The Critical 'I'

Read. React. Repeat.

Wednesday, August 13, 2003

Looka here: Market research in the UK finds that some 400,000 children under the age of 10 possess their very own wireless phones. I'm sure the numbers in the rest of Europe, and in the U.S., are at least comparable, if not higher.

Nothing blows my mind, or makes me feel old, more than the concept of kids having their own cellphones. It just seems so... wrong, somehow. It's a knee-jerk reaction, old-fogeyish, but that's just how it strikes me. Maybe it's because I didn't get a mobile phone of my own until my late 20s (when they really started to become ubiquitous, anyway). Maybe I still, subconsciously, think of wireless phones as a high-end item, as they were when those massive brick-like handsets started becoming noticable on Wall Street in the 80s. Whatever it is, I can't get my mind around the concept.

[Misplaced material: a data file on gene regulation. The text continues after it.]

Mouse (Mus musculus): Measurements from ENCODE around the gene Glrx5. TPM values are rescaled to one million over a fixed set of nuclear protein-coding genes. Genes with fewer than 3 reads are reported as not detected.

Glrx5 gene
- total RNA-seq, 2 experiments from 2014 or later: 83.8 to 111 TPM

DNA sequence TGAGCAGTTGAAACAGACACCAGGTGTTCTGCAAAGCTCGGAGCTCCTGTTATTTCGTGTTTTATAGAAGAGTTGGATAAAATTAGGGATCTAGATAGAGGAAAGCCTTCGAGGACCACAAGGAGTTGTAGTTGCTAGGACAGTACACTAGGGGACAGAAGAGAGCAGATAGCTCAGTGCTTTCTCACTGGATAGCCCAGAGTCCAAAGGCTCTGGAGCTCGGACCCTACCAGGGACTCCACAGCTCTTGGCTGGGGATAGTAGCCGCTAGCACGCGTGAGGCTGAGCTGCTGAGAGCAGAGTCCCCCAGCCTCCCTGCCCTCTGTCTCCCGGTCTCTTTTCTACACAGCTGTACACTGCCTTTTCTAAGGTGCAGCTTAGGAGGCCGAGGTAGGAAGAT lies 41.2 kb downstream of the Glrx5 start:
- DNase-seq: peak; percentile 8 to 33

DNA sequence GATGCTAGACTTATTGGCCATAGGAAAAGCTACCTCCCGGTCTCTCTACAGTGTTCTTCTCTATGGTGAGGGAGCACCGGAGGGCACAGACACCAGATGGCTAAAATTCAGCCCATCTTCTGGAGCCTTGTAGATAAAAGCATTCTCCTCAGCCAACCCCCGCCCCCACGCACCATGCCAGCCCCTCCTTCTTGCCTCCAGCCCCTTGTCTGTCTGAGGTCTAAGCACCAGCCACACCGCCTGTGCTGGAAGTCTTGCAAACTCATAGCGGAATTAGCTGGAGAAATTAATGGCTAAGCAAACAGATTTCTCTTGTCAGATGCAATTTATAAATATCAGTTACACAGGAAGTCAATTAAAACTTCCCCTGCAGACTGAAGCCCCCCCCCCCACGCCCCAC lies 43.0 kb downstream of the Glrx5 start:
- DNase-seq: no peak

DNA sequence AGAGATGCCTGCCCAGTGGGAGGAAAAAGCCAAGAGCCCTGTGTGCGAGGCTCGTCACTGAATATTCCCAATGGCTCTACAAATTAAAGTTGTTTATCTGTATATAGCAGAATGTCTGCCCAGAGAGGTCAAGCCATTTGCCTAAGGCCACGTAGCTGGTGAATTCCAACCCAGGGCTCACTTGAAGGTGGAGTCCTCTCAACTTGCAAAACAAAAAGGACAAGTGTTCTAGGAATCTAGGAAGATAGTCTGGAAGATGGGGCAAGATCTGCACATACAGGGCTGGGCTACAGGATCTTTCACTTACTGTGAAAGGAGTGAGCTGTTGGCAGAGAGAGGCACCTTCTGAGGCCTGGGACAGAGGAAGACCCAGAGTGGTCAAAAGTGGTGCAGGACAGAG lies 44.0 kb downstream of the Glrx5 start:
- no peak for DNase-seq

And yet, kids have their phones, and they're gonna keep them. I've talked to parents about this, and their attitude is that it's ideal for keeping tabs on their kids, keeps the home phone from getting tied up, and makes the kids happy. As this news item suggests, such a large youth market, connected to a device they absolutely love to use, makes for a primo advertising target.